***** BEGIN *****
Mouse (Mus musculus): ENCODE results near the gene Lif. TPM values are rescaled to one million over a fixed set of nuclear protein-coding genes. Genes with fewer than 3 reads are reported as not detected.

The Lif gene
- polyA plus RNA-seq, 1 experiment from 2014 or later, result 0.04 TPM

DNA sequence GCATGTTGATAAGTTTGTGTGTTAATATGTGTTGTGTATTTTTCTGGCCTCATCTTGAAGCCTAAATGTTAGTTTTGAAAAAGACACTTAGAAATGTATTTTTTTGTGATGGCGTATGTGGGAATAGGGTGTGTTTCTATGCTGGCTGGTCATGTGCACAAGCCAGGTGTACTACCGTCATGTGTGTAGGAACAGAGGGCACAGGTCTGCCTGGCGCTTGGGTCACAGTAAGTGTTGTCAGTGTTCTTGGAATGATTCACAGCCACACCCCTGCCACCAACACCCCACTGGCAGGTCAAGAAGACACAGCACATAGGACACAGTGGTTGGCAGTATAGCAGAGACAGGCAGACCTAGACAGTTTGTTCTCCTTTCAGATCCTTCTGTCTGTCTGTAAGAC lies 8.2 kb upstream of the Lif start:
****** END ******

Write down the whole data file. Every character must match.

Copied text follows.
Mouse (Mus musculus): ENCODE results near the gene Lif. TPM values are rescaled to one million over a fixed set of nuclear protein-coding genes. Genes with fewer than 3 reads are reported as not detected.

The Lif gene
- polyA plus RNA-seq, 1 experiment from 2014 or later, result 0.04 TPM

DNA sequence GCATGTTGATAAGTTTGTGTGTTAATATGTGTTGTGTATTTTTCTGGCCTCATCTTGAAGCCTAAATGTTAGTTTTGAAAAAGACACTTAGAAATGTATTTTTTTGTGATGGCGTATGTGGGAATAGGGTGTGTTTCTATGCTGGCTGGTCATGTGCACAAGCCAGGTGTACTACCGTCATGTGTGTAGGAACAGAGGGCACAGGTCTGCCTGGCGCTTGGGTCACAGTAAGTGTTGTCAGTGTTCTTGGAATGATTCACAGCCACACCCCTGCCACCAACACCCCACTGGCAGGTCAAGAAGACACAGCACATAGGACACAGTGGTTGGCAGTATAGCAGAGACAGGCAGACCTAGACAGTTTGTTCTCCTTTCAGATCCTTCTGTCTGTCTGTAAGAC lies 8.2 kb upstream of the Lif start: